What is clear today is that testosterone has an incredible impact ‘upstairs’ on our psychological state and general well being—affects far beyond just what we see and experience in our bodies.
Increasing research is coming forward that sheds light of how the most basic, customary products within this modern civilization can conflict with our internal physiology and, in particular, our hormone health.
While it’s true that healthy Omega-3 fats and healthy (HDL) cholesterol boosting foods trigger testosterone production, we often neglect the fact that certain key vegetables can also yield a sizeable impact on free testosterone in the body.
Exploring social media and the fitness world, there is an endless supply of diet and exercise professionals with tips and strategies to “take your body to the next level.” Everywhere I look there are “six-pack shortcuts” and “booty busting tips” all centered on quick results and, my favorite term, ‘hacking’ your body for faster results.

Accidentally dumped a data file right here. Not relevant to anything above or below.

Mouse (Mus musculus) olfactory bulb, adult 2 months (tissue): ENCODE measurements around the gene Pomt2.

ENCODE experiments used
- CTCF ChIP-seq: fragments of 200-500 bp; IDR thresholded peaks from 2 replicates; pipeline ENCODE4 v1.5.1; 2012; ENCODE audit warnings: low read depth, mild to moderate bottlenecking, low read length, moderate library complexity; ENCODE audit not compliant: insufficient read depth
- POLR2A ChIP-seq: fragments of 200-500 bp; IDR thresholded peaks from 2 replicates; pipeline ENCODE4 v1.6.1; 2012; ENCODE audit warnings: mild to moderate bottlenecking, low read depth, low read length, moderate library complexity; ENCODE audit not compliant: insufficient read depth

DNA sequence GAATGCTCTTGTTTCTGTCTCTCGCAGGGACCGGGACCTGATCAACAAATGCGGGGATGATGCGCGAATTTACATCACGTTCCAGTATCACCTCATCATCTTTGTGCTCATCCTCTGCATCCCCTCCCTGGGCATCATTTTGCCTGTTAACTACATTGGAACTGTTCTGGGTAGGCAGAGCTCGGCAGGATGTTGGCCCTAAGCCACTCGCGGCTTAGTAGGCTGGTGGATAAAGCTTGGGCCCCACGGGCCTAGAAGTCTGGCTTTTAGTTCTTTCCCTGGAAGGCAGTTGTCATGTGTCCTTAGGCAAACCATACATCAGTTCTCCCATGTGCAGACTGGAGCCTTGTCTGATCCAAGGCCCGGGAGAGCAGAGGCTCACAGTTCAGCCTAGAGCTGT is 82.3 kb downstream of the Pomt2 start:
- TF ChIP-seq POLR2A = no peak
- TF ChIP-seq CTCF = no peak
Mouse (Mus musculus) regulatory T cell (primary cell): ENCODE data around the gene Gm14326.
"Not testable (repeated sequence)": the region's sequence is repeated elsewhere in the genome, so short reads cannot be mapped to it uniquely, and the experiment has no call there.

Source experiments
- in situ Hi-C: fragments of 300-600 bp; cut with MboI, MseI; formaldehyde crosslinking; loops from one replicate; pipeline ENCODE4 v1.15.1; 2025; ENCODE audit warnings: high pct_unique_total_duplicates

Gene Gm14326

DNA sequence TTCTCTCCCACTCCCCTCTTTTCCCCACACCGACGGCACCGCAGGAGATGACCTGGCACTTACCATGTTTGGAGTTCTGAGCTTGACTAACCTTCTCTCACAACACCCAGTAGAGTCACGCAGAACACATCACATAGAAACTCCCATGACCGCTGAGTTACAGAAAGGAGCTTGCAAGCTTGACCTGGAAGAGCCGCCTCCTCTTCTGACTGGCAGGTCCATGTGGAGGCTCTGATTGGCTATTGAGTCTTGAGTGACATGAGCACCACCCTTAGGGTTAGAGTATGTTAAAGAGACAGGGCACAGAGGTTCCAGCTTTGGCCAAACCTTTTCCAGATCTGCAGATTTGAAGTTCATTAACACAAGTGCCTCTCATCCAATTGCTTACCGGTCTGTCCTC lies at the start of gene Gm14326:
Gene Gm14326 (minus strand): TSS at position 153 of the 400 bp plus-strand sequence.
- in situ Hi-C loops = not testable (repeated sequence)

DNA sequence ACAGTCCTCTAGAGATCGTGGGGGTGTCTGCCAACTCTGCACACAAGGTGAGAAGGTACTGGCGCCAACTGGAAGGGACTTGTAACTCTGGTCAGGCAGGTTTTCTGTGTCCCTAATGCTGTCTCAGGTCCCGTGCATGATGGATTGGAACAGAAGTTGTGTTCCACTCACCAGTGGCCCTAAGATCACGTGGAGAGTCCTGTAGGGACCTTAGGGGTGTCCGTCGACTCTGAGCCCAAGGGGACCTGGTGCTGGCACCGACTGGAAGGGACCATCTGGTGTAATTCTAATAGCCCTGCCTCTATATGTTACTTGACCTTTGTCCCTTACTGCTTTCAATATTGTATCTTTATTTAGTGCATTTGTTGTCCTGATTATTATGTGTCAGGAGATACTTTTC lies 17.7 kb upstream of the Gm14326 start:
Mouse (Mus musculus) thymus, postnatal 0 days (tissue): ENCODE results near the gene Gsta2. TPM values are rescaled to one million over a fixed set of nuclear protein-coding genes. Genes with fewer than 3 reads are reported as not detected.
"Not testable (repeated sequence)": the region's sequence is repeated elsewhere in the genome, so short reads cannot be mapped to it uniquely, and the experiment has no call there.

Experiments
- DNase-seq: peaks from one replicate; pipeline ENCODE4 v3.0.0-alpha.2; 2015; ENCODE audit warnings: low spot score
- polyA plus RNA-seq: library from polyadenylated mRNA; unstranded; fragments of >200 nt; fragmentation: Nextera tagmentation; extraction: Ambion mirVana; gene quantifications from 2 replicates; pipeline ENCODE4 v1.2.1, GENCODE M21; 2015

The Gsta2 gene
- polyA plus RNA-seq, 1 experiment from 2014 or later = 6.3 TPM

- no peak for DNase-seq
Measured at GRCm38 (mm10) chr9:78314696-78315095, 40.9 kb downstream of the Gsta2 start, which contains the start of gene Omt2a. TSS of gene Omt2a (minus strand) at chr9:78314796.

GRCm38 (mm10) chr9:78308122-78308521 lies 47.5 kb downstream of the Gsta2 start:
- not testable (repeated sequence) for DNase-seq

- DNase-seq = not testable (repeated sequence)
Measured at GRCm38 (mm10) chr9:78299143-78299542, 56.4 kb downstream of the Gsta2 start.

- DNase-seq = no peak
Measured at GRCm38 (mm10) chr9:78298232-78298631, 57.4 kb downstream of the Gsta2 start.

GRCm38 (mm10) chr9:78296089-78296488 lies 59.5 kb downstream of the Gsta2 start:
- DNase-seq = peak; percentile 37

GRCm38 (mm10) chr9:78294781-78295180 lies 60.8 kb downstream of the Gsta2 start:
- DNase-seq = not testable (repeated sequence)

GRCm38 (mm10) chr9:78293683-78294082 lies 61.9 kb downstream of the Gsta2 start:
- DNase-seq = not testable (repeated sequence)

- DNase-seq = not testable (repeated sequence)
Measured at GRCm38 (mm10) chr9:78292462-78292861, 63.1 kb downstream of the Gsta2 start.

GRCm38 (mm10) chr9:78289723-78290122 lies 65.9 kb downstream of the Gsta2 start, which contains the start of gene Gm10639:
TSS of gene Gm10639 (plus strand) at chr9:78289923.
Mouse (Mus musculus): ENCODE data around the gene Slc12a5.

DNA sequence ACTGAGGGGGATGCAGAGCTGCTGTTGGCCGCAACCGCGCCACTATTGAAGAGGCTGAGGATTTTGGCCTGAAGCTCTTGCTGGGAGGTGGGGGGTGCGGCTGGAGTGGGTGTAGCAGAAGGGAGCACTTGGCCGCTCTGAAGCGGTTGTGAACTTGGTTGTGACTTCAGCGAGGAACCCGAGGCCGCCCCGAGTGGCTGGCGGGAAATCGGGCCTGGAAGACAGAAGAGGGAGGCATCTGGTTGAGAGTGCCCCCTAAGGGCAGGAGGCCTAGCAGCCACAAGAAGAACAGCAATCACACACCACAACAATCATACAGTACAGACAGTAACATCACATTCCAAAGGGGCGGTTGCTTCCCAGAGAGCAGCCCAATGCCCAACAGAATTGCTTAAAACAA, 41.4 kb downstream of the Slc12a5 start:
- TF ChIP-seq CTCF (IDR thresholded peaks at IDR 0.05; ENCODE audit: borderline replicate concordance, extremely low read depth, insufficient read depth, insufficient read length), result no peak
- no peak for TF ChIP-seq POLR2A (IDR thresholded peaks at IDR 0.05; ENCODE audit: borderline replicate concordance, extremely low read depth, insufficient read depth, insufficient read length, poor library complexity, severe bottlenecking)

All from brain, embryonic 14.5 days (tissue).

This article focuses on the common vitamin and mineral deficiencies that need to first be remedied before moving on to the behaviors, supplements and overall lifestyle that maximizes your testosterone. It makes little sense to run out and supplement your diet and lifestyle before one first clears up the commonly deficient areas of their nutrition.